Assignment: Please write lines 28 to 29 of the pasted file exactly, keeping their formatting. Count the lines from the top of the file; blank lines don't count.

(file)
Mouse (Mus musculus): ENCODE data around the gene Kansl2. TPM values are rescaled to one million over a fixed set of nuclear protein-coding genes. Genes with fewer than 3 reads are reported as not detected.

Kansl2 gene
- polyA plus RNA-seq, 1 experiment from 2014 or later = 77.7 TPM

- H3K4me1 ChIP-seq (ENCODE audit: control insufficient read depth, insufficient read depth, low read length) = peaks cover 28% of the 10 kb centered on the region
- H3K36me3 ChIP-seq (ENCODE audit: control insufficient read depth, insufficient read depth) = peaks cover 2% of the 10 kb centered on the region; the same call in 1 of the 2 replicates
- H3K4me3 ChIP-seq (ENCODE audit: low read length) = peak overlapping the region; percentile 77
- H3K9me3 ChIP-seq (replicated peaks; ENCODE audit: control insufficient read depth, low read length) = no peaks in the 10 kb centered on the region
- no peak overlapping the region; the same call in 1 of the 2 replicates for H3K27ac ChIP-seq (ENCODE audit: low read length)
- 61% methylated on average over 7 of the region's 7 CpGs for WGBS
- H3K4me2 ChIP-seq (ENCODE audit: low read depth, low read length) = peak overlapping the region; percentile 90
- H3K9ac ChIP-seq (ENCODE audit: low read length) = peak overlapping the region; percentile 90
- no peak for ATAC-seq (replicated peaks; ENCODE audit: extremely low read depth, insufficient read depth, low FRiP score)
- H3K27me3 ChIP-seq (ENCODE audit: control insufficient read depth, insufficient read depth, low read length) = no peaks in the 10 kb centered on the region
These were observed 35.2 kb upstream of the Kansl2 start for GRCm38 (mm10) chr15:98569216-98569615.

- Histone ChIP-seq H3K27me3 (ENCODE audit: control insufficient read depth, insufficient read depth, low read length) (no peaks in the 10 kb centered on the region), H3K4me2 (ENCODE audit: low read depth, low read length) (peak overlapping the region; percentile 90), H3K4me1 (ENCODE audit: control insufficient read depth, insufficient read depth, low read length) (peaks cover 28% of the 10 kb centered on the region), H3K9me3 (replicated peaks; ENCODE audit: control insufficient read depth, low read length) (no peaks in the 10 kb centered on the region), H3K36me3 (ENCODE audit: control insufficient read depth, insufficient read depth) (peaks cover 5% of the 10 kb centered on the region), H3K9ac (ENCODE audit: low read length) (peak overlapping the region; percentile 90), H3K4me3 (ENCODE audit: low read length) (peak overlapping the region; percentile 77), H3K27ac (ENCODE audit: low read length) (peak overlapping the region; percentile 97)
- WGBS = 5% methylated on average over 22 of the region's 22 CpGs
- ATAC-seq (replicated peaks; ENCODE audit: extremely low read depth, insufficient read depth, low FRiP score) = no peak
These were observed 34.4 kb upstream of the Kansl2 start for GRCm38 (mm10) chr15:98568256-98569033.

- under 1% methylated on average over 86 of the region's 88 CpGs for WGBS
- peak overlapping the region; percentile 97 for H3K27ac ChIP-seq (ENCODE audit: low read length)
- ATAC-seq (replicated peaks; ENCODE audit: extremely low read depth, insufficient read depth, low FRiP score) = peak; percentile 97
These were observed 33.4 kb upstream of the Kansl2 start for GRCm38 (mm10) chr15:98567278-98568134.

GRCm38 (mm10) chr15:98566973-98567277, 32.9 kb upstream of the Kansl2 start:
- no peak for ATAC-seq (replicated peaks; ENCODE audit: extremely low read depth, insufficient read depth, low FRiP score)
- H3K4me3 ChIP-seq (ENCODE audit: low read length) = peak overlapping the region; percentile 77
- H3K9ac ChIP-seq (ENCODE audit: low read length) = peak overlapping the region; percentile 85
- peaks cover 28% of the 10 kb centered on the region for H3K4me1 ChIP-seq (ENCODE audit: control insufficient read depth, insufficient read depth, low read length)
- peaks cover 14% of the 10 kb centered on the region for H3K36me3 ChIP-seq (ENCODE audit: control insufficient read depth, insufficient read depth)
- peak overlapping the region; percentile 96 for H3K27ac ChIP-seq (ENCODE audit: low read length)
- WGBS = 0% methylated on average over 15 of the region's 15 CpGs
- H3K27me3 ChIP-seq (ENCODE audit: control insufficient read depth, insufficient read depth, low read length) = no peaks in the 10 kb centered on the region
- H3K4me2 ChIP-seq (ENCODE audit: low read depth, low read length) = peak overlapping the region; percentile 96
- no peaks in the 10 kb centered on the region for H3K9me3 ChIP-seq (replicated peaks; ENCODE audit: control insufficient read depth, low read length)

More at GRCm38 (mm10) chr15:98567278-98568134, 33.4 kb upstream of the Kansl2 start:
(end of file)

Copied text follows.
- peaks cover 14% of the 10 kb centered on the region for H3K36me3 ChIP-seq (ENCODE audit: control insufficient read depth, insufficient read depth)
- peak overlapping the region; percentile 96 for H3K27ac ChIP-seq (ENCODE audit: low read length)